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Woollyleaf bur ragweed (Ambrosia grayi)

Woollyleaf bur ragweed Common Names: Bur Ragweed, woollyleaf bursage, lagoonweed

Description: Native to the Great Planes States of Nebraska, Kansas, Colorado, New Mexico, Oklahoma, and Texas.

Habit: Perennial that reproduces by underground root-stocks and seeds and can reach a height of 3.9-11.8 inches. Roots can reach a depth of 15 feet.

Leaves: Alternate or opposite, broadly ovate, pinnately 3-5 parted or entire, long petioled, dusty white or green in color, 0.39-1.8 inches long.

Stems: Erect, growing 1-2 feet tall, branching from the base and covered with fine, woolly hairs.

Flowers: Male flowers are in small drooping heads at the top of plant while female flowers are in the axil of the leaves, usually one per leaf. Composite heads in short racemes.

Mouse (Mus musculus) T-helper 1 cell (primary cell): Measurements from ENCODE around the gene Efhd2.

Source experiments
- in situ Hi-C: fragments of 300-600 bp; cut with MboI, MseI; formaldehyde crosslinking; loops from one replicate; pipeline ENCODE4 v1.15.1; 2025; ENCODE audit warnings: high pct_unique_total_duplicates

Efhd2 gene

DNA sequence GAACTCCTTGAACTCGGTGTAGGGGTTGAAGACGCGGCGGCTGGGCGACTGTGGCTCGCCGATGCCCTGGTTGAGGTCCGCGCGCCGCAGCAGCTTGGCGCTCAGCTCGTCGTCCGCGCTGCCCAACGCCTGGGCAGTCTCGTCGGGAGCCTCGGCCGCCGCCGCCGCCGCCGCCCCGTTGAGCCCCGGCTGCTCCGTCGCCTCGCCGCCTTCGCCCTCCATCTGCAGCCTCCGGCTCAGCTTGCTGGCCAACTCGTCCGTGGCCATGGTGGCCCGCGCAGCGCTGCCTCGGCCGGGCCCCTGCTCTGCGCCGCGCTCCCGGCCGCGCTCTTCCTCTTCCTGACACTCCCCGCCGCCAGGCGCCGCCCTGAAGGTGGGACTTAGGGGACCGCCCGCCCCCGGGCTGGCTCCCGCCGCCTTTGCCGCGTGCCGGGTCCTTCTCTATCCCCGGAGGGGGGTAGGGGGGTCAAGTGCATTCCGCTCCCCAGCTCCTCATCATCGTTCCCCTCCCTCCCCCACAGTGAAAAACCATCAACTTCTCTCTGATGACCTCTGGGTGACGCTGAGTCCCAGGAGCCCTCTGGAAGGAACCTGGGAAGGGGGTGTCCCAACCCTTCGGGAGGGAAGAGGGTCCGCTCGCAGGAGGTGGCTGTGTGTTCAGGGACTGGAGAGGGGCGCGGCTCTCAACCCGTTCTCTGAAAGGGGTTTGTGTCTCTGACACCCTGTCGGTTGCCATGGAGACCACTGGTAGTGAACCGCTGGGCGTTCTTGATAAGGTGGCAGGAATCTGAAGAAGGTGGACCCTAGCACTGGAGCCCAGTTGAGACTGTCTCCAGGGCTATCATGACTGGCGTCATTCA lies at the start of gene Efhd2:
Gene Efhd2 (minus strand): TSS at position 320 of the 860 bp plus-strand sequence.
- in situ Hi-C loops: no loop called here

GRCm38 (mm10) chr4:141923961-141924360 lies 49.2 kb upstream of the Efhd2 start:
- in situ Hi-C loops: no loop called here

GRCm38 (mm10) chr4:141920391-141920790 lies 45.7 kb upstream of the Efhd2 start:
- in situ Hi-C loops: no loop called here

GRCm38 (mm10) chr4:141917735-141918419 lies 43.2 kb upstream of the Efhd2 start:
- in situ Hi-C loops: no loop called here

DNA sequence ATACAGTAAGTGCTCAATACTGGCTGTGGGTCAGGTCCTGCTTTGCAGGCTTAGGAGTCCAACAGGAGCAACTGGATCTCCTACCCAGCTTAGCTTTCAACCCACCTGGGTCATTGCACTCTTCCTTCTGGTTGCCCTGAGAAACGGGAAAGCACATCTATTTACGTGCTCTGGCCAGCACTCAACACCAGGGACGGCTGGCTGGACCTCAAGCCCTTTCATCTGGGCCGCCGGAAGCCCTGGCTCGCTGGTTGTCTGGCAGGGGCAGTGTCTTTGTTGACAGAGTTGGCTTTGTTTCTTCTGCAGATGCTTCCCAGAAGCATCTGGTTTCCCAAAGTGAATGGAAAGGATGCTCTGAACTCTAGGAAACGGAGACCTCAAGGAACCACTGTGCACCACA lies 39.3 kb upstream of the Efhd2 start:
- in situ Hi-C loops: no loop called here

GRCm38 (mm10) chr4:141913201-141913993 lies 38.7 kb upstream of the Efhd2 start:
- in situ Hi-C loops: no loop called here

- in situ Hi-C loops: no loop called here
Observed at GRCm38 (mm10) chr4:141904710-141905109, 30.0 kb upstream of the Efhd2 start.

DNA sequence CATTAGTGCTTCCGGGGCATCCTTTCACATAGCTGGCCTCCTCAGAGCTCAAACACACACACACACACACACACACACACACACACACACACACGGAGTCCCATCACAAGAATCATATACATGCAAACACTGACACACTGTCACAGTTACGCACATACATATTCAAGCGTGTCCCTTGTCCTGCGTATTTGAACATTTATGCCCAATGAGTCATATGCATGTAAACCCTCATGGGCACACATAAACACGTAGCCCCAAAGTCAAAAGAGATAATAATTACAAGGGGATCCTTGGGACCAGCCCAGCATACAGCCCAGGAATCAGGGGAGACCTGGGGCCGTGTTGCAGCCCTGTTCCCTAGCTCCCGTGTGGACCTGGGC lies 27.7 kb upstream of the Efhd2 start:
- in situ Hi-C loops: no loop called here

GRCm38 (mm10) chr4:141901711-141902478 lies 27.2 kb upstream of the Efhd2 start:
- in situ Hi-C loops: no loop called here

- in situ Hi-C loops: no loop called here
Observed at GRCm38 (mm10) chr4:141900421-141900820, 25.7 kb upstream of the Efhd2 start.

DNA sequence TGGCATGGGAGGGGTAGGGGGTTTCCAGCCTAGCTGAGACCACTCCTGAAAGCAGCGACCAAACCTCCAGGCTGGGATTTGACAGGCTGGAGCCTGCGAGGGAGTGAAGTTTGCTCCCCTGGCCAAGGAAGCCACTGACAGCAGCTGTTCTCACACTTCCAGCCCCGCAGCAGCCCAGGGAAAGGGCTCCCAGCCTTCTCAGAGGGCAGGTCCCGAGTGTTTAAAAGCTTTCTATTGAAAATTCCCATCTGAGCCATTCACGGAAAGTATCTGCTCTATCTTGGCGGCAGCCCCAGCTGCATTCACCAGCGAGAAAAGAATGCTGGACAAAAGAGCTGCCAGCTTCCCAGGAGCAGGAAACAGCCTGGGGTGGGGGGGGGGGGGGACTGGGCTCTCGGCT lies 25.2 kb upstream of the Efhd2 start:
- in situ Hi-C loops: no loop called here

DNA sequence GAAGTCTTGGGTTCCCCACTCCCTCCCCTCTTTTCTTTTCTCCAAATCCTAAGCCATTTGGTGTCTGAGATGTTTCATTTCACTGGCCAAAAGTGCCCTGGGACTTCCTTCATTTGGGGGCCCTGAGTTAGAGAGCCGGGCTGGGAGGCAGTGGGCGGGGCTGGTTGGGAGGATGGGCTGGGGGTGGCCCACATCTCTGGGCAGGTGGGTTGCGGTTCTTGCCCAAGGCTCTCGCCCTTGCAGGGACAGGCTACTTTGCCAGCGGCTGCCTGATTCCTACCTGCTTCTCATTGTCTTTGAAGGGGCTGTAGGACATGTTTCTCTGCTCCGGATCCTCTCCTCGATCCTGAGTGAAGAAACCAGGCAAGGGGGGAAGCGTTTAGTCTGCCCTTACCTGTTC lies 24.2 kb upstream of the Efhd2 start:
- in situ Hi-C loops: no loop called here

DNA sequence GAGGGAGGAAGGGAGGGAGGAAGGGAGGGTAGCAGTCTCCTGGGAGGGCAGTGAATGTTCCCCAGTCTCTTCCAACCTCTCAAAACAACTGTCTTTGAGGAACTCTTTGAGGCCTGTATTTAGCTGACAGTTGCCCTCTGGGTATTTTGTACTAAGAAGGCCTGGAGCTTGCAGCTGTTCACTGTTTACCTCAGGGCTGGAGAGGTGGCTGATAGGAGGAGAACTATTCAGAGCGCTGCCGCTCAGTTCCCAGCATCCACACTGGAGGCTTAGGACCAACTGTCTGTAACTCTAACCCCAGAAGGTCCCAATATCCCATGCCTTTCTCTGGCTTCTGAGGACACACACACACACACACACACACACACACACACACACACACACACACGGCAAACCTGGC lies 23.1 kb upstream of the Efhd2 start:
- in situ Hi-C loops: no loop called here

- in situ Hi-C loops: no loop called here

Fruit and seeds: 3-7 mm long with hooked spines or curved at the tip.

Habitat: Native to northern Mexico. Can be found in roadsides, ditches, fields and wet areas.

Reproduction: By seed or underground root-stock.

Monitoring and rapid response: Prevent spread by cleaning harvesting and tillage equipment before leaving infested areas. Can be controlled using general use herbicides such as 2,4-D LVE, Dicamba, Glyphosate, Picloram and Imazapic.

Credits: The information provided in this factsheet was gathered from the Kansas Department of Agriculture, Nebraska Invasive Species Program and the Center for Invasive Species and Ecosystem Health.

Individual species images that appear with a number in a black box are courtesy of the network ( Individual photo author credits may not be included due to the small display size of the images and subsequent difficulty of reading the provided text. All other images appear courtesy of Google (

Common Name:

Woollyleaf bur ragweed

Scientific Name:

Ambrosia grayi







USDA Symbol: